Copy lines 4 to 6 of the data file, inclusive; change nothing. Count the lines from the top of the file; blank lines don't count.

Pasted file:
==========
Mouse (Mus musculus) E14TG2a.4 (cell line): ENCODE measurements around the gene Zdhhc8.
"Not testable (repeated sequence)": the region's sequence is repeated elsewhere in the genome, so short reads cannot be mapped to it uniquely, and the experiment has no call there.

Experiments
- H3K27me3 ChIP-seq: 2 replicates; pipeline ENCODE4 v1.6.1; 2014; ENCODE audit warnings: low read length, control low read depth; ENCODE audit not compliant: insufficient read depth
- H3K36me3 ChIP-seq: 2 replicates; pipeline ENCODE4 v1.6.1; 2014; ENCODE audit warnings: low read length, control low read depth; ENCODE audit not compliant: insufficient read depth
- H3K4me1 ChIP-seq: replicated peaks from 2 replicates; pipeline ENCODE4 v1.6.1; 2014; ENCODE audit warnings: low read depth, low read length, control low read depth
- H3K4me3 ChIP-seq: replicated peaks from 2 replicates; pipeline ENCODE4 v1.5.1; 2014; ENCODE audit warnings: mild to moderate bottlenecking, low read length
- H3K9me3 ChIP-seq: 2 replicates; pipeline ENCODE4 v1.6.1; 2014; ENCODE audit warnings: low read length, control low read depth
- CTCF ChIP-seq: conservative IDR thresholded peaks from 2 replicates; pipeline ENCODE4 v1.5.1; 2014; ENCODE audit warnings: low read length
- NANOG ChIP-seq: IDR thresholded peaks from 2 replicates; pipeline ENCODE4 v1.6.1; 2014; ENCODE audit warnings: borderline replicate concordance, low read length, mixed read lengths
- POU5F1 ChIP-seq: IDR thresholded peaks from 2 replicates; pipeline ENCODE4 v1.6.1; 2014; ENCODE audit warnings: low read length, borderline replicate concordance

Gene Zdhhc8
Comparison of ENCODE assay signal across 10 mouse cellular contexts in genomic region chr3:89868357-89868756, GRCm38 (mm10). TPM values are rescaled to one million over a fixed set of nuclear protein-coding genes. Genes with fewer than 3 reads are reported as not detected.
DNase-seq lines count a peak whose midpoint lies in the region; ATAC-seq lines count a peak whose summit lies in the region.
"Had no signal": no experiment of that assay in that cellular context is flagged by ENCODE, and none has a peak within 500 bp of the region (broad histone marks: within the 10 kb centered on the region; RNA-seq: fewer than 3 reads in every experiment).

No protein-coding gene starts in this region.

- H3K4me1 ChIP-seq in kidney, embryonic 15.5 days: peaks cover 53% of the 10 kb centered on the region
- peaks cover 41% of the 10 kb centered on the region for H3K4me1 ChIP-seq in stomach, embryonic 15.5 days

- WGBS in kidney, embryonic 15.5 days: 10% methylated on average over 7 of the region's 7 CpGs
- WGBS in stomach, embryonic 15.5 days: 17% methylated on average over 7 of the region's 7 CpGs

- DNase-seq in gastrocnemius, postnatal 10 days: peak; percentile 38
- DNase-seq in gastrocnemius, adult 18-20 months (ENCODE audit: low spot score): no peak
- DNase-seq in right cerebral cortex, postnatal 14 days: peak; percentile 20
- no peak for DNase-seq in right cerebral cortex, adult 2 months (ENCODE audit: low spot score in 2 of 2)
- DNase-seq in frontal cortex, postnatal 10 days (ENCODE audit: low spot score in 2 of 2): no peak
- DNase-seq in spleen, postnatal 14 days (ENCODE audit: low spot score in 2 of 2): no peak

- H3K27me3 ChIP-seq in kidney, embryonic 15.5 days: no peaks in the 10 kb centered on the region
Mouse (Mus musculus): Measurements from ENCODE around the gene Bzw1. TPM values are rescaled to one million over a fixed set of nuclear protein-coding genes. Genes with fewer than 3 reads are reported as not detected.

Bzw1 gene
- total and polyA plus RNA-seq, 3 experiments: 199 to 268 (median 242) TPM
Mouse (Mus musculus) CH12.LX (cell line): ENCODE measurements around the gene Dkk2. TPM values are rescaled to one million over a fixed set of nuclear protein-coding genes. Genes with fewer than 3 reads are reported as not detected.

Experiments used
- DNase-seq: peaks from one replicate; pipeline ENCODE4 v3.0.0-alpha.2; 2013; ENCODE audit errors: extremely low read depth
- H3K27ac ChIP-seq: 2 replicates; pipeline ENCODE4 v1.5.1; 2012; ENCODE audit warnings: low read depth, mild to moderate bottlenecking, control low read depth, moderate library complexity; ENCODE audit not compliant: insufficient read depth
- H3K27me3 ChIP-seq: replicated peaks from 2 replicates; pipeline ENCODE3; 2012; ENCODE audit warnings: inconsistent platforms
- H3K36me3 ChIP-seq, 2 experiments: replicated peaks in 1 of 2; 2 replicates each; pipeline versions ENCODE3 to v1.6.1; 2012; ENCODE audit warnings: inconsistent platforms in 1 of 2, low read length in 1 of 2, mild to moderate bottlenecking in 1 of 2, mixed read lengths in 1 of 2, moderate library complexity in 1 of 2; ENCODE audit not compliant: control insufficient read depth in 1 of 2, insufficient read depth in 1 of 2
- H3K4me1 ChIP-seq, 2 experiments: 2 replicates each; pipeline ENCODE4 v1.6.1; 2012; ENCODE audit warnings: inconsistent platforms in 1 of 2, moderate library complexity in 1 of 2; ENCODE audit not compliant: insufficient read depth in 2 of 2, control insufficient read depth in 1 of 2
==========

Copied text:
- H3K27me3 ChIP-seq: 2 replicates; pipeline ENCODE4 v1.6.1; 2014; ENCODE audit warnings: low read length, control low read depth; ENCODE audit not compliant: insufficient read depth
- H3K36me3 ChIP-seq: 2 replicates; pipeline ENCODE4 v1.6.1; 2014; ENCODE audit warnings: low read length, control low read depth; ENCODE audit not compliant: insufficient read depth
- H3K4me1 ChIP-seq: replicated peaks from 2 replicates; pipeline ENCODE4 v1.6.1; 2014; ENCODE audit warnings: low read depth, low read length, control low read depth